There is probably no other school subject that has the ability to cause as much anguish to students, parents, and teachers as mathematics. Yet ironically, the most effective antidote when it comes to how to understand math is to remove the mental block and make way for the satisfaction that comes with understanding maths questions.
It’s important to know that most mathematics fears are rooted in a bad experience. For instance, when a student is shamed for not grasping a concept at the pace that the teacher has to go through the syllabus, this can create a mental block resulting in the need for extra help to solve math problems.
It may not be easy but mathematics is of vital importance to any student’s school career.
Feelings of anxiety and panic are common
Sadly, the fear of maths can cause real anxiety in children and prevent them from solving even simple math problems. But with a little help, this psychological block can be stopped dead in its tracks and children can be shown how to understand math and even how to be good in mathematics.
If you are looking for tips to overcome your fear of Maths and even to help you with how to understand math, then this article is for you. Keep reading.
Five Tips to Banish Fear of Maths
1. Take Personal Maths Tuition
To look at how to banish the fear of maths, one must first look at the underlying causes of maths anxiety, all of which can stymie the student in knowing how to be good in mathematics. Here are some of those reasons:
- Difficulty in finding help to solve math problems.
- Teachers who are impatient, unavailable for questions, or intimidating.
- Shyness on the part of the student.
- Classroom pressure can make understanding maths questions difficult.
- Pressure from parents.
Sometimes all of these elements can even conspire to create an anxiety storm that overwhelms the student. When this happens the best method to approach the problem is to find a private maths tutor to unblock the problem and help the student, not only with understanding maths questions at hand but by actually showing them how to be good in mathematics for the rest of their lives.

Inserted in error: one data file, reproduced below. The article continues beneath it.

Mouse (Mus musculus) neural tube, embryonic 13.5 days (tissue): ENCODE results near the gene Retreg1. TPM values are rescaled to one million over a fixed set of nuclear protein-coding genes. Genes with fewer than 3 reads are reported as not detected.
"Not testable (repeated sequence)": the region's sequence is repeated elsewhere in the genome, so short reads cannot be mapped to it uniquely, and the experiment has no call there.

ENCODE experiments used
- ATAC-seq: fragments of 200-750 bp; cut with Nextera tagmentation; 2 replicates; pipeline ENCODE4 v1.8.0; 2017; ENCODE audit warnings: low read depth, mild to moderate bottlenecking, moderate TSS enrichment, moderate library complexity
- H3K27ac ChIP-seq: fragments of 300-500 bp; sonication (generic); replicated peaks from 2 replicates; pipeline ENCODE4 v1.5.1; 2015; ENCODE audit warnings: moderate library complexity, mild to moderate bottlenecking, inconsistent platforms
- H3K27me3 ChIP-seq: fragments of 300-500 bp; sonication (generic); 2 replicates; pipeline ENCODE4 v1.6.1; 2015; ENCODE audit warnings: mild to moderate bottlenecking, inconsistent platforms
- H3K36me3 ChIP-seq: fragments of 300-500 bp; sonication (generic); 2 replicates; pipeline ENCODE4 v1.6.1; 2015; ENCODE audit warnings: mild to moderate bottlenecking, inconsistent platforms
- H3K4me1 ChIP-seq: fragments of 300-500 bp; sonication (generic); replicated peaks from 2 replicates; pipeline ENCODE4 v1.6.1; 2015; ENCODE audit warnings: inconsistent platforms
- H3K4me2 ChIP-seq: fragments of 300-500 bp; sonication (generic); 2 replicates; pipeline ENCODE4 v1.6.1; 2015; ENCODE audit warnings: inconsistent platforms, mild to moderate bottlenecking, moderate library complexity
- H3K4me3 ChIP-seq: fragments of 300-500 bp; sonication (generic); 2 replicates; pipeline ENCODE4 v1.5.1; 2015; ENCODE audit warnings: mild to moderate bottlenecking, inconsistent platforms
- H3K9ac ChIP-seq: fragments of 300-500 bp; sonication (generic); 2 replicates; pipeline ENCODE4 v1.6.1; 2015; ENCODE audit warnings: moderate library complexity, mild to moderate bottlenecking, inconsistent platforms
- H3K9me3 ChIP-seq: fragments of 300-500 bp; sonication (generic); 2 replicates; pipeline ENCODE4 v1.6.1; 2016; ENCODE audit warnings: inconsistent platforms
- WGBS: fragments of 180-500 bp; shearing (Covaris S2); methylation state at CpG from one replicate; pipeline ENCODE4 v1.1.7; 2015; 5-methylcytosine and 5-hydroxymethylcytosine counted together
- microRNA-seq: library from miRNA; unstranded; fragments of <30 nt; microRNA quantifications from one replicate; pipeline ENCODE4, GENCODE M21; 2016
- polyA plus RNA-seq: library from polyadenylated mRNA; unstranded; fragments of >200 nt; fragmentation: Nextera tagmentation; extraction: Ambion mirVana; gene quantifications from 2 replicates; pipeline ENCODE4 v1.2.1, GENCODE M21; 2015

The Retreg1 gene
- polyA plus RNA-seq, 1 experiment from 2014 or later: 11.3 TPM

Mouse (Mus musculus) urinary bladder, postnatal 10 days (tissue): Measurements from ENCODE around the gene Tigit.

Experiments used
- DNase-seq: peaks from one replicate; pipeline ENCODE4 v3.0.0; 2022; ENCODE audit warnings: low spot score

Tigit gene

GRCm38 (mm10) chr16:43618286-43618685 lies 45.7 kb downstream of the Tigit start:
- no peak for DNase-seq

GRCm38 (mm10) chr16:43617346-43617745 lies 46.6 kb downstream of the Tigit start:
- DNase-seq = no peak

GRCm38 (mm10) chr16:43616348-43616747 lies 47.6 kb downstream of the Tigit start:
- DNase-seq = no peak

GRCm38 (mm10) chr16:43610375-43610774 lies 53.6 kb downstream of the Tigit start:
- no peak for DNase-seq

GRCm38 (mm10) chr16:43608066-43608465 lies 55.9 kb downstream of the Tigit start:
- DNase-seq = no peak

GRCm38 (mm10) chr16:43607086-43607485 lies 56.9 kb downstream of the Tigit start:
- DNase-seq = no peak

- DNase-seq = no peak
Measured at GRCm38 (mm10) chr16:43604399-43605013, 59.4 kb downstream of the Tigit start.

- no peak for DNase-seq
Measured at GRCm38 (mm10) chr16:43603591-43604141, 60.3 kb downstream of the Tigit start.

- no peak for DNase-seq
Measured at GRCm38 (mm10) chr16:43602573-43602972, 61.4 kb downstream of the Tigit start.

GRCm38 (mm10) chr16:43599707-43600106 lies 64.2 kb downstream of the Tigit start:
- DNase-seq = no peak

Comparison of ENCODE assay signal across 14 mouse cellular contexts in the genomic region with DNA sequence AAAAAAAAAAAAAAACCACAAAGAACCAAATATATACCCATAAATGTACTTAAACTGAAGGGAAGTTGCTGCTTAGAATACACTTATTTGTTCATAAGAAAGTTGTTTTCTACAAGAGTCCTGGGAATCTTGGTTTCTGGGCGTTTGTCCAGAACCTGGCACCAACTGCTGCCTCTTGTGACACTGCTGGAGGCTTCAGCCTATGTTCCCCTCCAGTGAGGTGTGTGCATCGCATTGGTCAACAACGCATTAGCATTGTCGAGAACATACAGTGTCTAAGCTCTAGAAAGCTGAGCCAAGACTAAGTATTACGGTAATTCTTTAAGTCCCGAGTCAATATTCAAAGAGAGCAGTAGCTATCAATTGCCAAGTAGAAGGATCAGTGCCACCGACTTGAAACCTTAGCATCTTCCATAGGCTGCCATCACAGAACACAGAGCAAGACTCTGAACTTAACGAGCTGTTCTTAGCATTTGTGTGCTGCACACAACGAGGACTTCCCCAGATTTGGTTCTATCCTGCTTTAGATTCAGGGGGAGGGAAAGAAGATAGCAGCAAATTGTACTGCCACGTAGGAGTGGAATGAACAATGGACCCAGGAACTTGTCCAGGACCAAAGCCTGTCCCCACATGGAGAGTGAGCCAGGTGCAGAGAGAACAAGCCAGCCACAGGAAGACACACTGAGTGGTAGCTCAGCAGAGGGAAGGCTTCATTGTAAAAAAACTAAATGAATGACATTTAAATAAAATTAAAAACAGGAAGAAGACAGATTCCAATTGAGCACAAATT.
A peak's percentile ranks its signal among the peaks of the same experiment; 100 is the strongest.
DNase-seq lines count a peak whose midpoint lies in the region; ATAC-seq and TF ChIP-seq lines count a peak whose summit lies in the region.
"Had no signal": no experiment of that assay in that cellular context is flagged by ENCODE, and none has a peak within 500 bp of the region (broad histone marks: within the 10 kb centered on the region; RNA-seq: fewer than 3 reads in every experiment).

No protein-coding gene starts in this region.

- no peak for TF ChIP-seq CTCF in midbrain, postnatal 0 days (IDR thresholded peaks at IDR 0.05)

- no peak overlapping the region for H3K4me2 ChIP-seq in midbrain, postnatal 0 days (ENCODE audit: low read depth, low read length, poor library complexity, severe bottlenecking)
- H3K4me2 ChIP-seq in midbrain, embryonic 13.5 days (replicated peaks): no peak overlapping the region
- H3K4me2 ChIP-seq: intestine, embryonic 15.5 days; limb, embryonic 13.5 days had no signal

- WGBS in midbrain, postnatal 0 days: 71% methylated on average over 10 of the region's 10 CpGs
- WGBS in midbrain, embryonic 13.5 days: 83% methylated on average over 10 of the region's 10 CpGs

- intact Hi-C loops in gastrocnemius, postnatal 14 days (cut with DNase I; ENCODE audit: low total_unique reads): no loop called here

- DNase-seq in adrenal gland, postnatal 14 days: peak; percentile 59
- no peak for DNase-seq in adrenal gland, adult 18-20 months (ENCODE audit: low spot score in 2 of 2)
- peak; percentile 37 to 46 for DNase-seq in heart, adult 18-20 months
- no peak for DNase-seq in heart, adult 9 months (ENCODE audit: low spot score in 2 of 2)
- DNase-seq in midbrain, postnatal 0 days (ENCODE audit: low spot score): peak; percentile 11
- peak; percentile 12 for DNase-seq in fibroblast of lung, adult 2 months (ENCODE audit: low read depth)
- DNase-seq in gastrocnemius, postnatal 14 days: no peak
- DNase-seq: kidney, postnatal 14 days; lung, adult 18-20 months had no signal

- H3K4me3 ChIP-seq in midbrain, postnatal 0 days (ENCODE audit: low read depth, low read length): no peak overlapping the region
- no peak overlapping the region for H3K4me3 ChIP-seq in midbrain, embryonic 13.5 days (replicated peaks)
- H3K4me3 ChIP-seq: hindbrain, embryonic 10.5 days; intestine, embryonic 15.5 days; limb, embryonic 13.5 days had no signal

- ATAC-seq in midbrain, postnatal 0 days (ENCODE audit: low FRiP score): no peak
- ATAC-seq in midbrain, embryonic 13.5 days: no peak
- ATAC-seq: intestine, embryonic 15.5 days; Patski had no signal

Choosing the right tutor should be done with care and it should be revealed to them that they will potentially be dealing with some ‘maths panic.’
And while this article is aimed at parents, if you, as a student, are reading and this and have been wondering how to improve my maths, be reassured, a one-on-one approach that focuses on your particular problem areas is definitely the answer.
Think about it, in a class of thirty or so students, your maths problem can get lost because teachers have little time to devote to the individual. On the other hand, private lessons will offer you the undivided attention of a teacher who will be able to offer you maths study tips that will ultimately help to solve math problems during school and exams.
What is more, when a student is seated beside the tutor, rather than in front of the board, he or she does not feel the weight of that hierarchy, so to speak, which can be so intimidating.
There is no doubt that having a private tutor in the comfort of a home setting can open up dialogue and create an atmosphere that can leave the student thinking, ‘this is how to improve my maths’!
See how to make math easy here.
So while a private maths tutor can represent an added expense for the parents, it is an investment well worth investigating when you consider how important it is for both school and life to gain that necessary confidence when it comes to how to understand math.
Remember that a private maths tutor can identify the blockage of understanding maths and offer help to solve math problems in only a few lessons. This is something that a child’s regular school teacher may never be able to do.
One of the best places in South Africa to find a private maths tutor is the Superprof website. Superprof hosts tutors from every corner of South Africa and you can search by location and actually find one that is near to you. Alternatively, if your child does not mind being tutored via webcam, you could choose a tutor from anywhere in the country.